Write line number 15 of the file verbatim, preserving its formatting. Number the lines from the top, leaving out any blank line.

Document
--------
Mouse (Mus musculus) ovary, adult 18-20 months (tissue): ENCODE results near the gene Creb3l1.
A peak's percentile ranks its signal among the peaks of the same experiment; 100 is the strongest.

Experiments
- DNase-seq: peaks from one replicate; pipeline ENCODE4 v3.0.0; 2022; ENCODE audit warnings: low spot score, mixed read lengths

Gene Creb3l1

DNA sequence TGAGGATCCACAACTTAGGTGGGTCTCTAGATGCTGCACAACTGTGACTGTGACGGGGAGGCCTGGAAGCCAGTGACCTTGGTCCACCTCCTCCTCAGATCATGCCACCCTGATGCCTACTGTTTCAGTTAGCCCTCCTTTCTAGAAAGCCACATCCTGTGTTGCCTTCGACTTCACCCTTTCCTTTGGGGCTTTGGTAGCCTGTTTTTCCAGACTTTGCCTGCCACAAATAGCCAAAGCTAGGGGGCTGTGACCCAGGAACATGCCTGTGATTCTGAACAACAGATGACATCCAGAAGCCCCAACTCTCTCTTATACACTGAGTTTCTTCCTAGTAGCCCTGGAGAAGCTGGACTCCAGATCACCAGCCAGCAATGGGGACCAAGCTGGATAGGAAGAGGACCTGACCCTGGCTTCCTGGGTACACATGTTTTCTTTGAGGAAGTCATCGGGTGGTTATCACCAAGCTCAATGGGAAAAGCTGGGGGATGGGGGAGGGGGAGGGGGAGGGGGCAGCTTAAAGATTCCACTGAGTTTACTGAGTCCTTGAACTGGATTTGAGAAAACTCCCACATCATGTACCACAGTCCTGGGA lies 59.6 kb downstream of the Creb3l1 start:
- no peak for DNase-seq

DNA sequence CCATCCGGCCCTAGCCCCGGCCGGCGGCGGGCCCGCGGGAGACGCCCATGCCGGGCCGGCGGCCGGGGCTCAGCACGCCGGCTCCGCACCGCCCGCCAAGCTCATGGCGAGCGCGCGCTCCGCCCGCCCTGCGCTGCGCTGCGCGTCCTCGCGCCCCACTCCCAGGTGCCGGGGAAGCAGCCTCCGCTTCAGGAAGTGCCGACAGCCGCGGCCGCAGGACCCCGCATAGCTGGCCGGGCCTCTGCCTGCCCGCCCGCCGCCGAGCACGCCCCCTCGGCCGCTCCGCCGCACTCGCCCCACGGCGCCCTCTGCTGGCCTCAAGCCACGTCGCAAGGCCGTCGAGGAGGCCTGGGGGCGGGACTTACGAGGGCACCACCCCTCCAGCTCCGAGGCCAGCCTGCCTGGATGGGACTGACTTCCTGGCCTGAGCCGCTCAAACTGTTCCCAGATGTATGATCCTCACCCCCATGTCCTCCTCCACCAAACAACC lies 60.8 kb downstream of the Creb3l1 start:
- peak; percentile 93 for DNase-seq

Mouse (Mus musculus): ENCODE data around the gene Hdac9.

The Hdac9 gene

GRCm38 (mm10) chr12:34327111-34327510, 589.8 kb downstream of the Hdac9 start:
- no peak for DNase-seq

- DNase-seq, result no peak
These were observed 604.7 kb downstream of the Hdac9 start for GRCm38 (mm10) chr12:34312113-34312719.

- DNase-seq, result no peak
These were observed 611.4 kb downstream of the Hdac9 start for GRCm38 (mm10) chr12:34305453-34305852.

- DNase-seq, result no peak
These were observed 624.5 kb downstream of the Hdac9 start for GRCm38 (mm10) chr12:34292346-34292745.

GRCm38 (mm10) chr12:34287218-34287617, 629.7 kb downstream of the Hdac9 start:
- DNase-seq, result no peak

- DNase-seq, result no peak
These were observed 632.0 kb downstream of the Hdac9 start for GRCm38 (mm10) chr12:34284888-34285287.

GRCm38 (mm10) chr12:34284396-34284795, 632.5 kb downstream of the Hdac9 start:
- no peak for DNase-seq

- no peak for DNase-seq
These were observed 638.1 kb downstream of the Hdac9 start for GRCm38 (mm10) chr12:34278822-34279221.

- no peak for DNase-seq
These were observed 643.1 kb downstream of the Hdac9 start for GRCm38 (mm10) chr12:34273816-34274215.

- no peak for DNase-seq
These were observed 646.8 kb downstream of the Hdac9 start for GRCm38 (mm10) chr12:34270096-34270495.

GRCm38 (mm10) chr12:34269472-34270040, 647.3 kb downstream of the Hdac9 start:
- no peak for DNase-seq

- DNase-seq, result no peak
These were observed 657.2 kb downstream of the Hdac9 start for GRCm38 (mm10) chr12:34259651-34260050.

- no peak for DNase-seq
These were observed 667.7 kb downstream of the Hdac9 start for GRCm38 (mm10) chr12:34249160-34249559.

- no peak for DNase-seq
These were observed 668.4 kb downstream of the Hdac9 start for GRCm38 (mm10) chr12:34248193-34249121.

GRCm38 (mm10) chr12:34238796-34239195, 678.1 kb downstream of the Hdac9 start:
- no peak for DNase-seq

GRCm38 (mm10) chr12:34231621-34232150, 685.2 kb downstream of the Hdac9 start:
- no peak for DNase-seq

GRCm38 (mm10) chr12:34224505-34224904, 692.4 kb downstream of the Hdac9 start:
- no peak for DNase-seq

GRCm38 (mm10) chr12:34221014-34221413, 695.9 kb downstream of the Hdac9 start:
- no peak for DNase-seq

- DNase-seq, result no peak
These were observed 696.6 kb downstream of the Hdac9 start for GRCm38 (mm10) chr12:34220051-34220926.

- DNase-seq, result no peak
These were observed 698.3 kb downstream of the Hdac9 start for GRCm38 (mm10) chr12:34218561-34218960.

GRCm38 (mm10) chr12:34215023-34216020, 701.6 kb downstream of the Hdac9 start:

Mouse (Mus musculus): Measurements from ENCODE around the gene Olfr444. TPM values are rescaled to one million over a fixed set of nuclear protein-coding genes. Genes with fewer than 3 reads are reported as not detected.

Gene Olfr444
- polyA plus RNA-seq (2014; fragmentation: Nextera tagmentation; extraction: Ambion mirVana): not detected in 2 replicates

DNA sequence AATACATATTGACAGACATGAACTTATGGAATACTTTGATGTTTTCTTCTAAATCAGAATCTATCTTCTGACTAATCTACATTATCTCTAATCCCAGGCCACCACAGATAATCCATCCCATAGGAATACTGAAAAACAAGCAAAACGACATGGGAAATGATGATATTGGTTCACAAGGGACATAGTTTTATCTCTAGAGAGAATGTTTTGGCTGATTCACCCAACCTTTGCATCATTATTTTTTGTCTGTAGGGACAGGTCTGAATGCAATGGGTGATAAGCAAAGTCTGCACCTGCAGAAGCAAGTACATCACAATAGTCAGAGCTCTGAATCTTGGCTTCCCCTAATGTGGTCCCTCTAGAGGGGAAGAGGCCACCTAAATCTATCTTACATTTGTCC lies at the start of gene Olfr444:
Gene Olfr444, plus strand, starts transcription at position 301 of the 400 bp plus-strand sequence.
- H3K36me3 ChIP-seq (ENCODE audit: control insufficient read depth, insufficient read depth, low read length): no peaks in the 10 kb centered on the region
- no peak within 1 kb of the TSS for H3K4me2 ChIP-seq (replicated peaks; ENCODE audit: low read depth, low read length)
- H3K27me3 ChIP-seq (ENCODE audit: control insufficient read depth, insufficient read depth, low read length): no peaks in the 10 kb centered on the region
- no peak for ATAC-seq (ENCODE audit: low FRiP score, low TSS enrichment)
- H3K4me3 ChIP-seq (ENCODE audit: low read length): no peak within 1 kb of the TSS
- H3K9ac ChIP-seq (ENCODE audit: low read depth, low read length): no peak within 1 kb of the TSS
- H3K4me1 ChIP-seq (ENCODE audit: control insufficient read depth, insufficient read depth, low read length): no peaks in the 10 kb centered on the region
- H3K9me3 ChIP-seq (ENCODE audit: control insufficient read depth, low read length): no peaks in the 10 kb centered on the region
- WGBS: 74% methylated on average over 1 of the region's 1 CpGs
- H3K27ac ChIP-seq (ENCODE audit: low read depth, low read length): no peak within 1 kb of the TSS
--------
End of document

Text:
These were observed 604.7 kb downstream of the Hdac9 start for GRCm38 (mm10) chr12:34312113-34312719.